Land warrior's new body armor, known as Interceptor, weighs an average of 16.4 pounds--10 to 12 pounds lighter than its predecessor--Holton said. It is a bullet-proof vest that comes in five sizes, with attachable throat and groin protectors.
Interceptor contains front and back ergonomically designed insert plates to protect against 7.62 mm ball rounds, according to William E. Haskell III, deputy director of the Army's National Protection Center, in Natick. Weighing about eight pounds, the inserts, constructed of ceramic composites, can be removed quickly and easily when not needed, he said. Without the inserts, the vest, made of Kevlar, will protect against 9 mm rounds and fragmentation, he added.
The center is learning a lot about the use of textiles in body armor, Haskell said. "I used to assume that body armor is body armor," he said. "But there are a lot of differences in the ways that textiles protect against ballistics and other threats."
Some of the technology discussed at the Reno conference is designed to lighten the load in the soldier's pack.
Under development, for example, is a "first-strike ration," or FSR. According to Gerald Darsch, director of the Defense Department Combat Feeding Program (CFP), headquartered at Natick, the FSR is meant to be eaten within the first 72 hours of combat, before field kitchens can be set up to provide hot meals.
FSRS will enable soldiers to eat on the move, Darsh said. Prototypes include shelf-stable pocket sandwiches and pouches of carbohydrate-enhanced applesauce and high-energy powdered drinks, he explained.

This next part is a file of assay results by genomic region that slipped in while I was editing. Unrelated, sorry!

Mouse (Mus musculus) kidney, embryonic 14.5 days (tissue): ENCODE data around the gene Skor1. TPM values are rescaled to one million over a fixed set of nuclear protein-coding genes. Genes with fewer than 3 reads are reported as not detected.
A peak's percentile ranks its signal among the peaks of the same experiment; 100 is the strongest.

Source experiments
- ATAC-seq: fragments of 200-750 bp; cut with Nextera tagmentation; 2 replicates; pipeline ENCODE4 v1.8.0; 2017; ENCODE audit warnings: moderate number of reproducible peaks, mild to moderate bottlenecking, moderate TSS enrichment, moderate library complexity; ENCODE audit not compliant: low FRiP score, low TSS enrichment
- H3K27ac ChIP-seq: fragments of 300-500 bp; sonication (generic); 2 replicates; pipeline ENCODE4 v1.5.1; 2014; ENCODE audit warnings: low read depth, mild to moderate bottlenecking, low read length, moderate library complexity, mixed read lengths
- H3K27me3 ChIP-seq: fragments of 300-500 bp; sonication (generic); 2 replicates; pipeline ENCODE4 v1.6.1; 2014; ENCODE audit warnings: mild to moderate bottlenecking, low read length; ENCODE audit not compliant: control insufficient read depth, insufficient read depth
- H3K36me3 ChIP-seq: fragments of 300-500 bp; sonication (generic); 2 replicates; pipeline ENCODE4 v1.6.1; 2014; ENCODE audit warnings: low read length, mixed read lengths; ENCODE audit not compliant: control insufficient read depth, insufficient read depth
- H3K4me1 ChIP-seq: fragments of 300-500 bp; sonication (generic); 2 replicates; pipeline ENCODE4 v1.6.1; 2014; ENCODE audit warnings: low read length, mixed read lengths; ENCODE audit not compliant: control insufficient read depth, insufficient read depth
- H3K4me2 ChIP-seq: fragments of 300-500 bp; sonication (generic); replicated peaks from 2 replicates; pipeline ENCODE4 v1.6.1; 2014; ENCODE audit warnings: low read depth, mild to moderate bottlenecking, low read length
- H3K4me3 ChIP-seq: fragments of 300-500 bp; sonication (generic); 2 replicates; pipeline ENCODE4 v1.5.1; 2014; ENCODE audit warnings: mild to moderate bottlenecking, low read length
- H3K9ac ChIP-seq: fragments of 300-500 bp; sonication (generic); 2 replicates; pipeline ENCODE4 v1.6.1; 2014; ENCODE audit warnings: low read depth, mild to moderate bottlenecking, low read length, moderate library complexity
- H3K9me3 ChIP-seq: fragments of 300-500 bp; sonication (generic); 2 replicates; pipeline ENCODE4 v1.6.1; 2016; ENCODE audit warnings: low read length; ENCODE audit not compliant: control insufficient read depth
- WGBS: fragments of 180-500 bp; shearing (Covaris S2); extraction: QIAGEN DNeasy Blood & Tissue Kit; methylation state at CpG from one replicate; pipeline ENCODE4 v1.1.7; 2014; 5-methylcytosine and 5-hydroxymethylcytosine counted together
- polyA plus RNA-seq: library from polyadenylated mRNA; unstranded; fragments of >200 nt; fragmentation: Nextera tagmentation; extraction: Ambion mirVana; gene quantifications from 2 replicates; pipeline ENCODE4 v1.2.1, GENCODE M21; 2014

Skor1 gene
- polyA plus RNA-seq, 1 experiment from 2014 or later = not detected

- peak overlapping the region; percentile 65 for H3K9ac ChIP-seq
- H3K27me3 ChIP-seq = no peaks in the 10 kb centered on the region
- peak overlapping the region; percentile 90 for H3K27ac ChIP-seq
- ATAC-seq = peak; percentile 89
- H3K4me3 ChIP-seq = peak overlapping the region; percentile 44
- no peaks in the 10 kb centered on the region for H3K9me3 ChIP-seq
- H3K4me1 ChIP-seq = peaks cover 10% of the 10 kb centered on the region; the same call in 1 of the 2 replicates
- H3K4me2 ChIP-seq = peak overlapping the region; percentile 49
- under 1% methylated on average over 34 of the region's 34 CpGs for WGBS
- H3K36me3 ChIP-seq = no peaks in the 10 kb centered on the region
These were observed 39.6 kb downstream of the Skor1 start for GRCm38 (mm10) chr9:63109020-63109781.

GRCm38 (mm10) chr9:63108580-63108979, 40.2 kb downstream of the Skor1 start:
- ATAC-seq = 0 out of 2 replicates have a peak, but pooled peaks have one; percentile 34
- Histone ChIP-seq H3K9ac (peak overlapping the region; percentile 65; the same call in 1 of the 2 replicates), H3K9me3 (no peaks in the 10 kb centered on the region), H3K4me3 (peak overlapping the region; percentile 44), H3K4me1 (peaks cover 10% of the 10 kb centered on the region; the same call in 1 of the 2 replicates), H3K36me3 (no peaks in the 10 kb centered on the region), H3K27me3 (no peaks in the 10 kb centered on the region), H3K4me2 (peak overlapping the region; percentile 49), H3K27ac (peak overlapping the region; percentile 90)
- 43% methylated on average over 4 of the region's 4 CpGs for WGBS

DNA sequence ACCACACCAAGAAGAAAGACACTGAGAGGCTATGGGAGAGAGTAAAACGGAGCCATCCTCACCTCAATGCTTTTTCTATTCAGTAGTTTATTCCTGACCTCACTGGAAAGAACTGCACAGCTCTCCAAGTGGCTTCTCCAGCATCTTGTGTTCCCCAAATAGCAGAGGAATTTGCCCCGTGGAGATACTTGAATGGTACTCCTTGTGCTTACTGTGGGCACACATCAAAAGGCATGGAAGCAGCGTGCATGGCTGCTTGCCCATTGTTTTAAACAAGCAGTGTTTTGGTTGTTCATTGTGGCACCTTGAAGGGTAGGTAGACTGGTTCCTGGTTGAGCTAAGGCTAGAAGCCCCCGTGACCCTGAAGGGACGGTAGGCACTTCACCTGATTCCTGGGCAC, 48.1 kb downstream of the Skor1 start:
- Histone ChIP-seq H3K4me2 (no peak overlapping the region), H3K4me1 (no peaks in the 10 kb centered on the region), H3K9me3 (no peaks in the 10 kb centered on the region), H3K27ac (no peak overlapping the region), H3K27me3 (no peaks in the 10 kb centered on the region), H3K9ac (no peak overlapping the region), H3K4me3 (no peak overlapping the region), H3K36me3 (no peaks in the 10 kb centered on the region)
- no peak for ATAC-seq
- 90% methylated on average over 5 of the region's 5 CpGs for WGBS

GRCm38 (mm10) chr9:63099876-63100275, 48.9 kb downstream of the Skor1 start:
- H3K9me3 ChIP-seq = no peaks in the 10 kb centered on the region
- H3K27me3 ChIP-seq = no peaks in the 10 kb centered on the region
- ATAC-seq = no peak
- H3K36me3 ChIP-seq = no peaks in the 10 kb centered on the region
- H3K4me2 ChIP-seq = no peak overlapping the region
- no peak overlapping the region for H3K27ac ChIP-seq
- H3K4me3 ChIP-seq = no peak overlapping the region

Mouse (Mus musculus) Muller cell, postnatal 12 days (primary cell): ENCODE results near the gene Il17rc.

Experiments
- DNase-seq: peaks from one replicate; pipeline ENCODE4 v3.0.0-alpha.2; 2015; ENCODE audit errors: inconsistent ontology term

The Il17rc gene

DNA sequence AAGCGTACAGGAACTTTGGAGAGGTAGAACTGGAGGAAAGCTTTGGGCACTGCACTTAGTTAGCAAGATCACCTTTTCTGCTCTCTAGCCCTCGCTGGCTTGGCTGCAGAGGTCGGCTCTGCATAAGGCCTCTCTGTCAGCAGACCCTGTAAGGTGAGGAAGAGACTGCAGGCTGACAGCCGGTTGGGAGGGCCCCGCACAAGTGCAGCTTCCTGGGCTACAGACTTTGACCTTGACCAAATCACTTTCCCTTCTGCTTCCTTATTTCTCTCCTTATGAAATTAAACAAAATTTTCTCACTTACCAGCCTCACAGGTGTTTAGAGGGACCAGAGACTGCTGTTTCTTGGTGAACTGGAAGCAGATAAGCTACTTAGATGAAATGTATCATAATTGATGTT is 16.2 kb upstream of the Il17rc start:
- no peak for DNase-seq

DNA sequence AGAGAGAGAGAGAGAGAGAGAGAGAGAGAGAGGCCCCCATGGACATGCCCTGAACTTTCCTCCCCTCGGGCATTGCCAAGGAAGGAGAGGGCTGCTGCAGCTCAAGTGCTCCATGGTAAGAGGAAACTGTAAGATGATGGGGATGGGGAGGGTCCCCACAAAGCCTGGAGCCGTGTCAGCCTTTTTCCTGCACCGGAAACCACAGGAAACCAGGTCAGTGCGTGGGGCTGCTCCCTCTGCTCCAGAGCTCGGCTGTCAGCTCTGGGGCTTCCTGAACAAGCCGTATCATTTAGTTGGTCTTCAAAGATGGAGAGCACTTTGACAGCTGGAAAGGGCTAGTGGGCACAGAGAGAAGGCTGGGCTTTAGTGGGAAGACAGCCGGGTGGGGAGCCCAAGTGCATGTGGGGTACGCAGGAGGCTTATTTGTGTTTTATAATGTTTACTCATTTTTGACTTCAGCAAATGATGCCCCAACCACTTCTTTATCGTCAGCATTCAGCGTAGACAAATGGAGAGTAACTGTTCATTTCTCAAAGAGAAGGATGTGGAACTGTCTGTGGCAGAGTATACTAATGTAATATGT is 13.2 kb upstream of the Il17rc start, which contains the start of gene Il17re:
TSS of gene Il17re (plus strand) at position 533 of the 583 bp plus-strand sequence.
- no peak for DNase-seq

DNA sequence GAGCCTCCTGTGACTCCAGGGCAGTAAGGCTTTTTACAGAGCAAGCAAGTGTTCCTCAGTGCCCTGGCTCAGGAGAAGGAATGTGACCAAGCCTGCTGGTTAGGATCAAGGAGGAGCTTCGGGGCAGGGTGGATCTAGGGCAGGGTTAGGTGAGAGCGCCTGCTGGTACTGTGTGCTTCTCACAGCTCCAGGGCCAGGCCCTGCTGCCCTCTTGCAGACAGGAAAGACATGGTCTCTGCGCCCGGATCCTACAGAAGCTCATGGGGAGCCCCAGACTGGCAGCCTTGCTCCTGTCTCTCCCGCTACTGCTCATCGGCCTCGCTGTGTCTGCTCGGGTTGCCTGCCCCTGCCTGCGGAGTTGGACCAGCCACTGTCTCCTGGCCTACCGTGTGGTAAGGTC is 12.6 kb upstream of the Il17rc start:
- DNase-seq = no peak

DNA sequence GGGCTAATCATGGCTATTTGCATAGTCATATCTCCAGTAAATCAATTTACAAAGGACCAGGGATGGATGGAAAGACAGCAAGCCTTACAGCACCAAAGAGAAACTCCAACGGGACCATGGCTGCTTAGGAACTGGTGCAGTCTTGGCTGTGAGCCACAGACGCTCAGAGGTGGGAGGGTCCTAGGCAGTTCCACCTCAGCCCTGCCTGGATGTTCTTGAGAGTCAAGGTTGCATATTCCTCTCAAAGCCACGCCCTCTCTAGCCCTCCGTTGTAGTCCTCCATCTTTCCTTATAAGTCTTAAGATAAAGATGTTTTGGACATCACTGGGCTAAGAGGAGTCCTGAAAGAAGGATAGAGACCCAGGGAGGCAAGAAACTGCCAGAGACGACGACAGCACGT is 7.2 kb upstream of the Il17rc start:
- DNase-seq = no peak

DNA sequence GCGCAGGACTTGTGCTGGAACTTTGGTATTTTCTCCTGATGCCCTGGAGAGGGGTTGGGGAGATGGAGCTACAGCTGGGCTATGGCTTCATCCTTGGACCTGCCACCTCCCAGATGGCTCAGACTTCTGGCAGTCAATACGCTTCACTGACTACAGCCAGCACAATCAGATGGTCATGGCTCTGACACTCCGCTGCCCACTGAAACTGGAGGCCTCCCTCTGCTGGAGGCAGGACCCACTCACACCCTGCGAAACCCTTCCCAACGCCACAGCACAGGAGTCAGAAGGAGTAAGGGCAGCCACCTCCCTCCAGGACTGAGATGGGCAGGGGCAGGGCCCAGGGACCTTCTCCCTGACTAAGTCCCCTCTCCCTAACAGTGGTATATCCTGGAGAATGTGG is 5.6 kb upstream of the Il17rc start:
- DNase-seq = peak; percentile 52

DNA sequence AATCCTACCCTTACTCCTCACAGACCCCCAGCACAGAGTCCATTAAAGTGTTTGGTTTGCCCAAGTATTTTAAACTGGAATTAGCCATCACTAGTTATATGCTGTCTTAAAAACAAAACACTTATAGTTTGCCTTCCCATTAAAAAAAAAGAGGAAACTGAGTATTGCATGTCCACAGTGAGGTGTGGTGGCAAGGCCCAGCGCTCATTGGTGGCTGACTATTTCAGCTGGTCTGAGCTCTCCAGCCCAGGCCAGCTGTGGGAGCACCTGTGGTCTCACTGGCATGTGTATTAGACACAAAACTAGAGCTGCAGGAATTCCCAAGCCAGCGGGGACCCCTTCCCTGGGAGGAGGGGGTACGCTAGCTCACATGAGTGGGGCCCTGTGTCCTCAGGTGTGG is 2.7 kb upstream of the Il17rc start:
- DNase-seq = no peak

Eventually, soldiers in high-intensity combat may be able to get a quick fix of vitamins and nutrients through a patch worn on the arm, Darsch noted. Scientists at Natick are working on a transdermal nutrient delivery system (TNDS) that would work something like a nicotine patch that people use to quit smoking.
Instead of nicotine, however, TNDS would deliver enough nutrition to enable warfighters to keep functioning until they have access to real meals and the time to eat them, Darsch said. It could also contain pharmaceuticals to relieve combat-related discomforts, such as muscle fatigue and physical problems related to prolonged exposure to cold weather and high altitudes.
TNDS "is not intended to ever replace a turkey dinner with all the fixings," he said. Instead, he said, it would be used only in times of high-intensity conflict.
TNDS is still an early concept, Darsch said. It may be available to military personnel around the year 2025, he said.
Meanwhile, improvements continue to be made to the traditional line of combat rations, known as meals, ready to eat, or MREs, Darsch said. In 1995, each shipping container of MREs had 12 meals, one of each menu then available. The number of menus expanded to 16 in 1996 and 24 in 1998. Entrees are available for vegetarians and observant Jews and Moslems.
Joining the selections this year are seafood jambalaya, beef enchiladas and pork chow mein. Next year will see the addition of beefsteak with mushroom gravy, multigrain cereal, cappuccino and hamburger patties, Darsch noted.
Natick keeps adding entrees in an effort to please its customers, the 1.2 million military personnel--especially those in combat, who are totally dependent on MREs--he said.
"If they don't like what they get, it's really unlikely that they can just jump out of a foxhole and run to the nearest supermarket," Darsch said. "In fact, I don't know of a single supermarket that has its products thrown out of a C-130."
MREs are precooked, but some can be reheated to improve their taste. MREs come with a chemical heater for the entrees, but not for beverages, dehydrated rations or for hygiene.
To fill this void, the Natick Soldier Center has developed a pocket-sized beat source. This pocket stove weighs less than four ounces and collapses for storage in a backpack pocket or canteen cover. It burns battlefield fuel, such as J-8 and diesel.